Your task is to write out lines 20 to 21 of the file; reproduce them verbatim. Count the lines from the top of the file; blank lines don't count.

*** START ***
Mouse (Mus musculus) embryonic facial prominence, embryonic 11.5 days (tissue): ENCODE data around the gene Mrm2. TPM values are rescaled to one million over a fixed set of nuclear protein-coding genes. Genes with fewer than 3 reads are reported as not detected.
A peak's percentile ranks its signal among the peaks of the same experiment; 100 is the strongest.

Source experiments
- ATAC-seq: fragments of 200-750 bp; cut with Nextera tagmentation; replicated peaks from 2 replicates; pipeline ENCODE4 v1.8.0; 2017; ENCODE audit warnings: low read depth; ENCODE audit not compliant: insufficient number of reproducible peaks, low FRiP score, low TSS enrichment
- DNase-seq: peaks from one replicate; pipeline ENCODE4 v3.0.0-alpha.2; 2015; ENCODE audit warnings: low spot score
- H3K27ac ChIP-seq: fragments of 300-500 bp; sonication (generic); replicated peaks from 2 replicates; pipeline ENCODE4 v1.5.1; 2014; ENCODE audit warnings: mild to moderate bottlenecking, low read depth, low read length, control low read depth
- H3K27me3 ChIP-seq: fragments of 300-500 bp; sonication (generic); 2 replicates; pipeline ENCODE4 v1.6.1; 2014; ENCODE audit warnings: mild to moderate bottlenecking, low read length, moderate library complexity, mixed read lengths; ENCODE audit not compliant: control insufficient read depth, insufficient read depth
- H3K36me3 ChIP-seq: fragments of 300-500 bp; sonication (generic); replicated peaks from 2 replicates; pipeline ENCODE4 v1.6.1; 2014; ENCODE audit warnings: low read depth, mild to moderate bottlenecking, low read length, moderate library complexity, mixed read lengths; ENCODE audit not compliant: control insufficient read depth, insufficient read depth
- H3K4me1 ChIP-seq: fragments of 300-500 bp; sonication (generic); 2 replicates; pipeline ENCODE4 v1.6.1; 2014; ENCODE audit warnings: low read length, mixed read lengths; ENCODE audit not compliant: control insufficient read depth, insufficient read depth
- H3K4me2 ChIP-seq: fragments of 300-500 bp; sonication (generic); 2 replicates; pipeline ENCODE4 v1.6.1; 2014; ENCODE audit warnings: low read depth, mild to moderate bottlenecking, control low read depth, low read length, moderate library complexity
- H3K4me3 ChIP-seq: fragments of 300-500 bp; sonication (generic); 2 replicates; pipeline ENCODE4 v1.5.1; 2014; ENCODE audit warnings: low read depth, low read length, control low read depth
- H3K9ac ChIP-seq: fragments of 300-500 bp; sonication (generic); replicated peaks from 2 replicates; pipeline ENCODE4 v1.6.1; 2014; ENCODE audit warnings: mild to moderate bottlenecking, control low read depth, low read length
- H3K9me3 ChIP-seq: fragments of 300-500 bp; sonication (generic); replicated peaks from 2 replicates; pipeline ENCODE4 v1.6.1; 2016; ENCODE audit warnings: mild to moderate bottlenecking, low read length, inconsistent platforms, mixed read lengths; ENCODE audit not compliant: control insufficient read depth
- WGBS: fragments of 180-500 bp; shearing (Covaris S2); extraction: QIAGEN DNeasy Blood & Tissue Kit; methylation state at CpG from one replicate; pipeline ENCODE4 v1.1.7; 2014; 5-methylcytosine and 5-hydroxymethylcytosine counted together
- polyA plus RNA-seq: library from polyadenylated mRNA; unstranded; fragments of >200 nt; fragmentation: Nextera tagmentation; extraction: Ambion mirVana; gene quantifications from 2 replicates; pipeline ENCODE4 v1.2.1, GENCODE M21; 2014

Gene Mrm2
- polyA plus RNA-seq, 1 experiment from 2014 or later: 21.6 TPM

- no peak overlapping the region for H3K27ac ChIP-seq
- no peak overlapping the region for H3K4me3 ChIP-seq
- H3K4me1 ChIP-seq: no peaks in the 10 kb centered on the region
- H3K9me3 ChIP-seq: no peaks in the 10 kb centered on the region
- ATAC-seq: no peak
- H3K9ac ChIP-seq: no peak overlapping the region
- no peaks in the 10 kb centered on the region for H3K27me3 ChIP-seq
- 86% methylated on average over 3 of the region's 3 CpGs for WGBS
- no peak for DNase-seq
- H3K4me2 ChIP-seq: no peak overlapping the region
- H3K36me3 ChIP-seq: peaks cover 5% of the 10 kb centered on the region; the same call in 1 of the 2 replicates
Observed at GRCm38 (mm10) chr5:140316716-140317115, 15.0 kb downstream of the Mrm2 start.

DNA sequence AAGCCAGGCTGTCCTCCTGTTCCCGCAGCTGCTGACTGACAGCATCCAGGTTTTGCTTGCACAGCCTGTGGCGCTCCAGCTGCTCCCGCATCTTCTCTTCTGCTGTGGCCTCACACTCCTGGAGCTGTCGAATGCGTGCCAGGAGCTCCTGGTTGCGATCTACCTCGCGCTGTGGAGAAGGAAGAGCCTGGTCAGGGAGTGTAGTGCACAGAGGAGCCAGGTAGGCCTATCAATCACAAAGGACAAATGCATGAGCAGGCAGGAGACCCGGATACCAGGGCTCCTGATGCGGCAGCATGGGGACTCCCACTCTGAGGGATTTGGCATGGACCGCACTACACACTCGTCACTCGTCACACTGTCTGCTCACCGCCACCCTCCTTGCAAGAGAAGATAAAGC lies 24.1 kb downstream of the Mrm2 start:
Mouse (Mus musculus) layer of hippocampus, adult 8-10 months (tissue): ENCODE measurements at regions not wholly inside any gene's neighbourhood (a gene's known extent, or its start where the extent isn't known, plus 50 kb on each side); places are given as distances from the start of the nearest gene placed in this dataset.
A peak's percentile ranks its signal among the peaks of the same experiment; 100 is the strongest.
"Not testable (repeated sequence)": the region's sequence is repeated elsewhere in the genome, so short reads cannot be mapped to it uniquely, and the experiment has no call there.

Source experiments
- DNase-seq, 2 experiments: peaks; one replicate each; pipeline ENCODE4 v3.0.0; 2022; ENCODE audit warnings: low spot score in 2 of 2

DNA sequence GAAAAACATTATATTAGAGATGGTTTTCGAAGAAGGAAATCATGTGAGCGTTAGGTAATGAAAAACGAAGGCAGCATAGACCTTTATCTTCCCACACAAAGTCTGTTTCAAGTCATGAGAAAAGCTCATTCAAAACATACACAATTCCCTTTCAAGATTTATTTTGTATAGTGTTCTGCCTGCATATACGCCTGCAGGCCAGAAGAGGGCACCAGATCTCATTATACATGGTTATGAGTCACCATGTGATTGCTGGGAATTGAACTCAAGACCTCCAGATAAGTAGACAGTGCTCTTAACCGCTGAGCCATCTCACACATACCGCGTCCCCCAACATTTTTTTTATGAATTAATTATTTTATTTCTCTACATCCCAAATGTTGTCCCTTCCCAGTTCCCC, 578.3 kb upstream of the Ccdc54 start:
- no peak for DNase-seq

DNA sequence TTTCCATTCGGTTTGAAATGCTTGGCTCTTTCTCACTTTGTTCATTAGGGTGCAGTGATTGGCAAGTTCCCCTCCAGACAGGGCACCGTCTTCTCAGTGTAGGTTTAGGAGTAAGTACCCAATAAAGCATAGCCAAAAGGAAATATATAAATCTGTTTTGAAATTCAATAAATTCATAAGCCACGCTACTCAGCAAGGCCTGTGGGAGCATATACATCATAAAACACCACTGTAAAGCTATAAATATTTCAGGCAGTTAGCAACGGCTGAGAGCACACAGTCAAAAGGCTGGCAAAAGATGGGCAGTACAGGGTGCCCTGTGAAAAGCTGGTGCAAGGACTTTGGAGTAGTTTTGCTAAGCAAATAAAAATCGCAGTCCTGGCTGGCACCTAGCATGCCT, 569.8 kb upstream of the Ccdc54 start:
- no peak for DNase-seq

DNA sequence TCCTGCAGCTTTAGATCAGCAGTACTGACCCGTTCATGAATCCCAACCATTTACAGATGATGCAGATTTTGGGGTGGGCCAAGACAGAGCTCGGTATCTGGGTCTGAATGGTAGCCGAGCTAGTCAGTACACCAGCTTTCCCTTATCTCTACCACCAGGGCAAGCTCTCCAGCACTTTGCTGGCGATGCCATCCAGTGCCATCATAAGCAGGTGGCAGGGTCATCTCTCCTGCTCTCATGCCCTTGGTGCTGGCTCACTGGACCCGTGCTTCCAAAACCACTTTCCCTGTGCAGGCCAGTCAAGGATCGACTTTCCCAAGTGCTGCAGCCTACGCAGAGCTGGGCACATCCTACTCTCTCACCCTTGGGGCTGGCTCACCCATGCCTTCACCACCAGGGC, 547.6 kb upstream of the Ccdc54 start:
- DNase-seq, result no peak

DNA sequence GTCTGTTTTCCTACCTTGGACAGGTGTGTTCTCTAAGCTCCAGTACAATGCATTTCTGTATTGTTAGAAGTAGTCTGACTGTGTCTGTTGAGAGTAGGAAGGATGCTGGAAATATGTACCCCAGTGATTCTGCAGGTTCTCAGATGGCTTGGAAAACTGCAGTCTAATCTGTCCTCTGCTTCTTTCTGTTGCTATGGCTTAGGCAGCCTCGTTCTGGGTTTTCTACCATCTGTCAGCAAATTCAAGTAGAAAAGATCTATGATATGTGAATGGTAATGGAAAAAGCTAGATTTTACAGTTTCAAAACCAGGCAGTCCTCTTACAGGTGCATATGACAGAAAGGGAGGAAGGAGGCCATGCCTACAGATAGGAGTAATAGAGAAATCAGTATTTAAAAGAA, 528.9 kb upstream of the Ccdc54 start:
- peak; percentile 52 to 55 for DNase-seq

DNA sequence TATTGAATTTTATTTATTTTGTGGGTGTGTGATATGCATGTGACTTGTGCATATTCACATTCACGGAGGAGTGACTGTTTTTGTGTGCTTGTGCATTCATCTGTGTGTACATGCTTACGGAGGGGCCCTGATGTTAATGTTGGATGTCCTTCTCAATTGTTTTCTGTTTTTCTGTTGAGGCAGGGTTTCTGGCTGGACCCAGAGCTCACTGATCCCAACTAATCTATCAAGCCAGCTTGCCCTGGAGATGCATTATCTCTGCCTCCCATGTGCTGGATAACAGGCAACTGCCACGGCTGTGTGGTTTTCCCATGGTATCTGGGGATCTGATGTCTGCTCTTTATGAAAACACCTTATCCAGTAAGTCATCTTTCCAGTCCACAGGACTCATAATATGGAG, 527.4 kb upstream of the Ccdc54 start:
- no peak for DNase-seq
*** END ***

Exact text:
- H3K4me1 ChIP-seq: no peaks in the 10 kb centered on the region
- H3K9me3 ChIP-seq: no peaks in the 10 kb centered on the region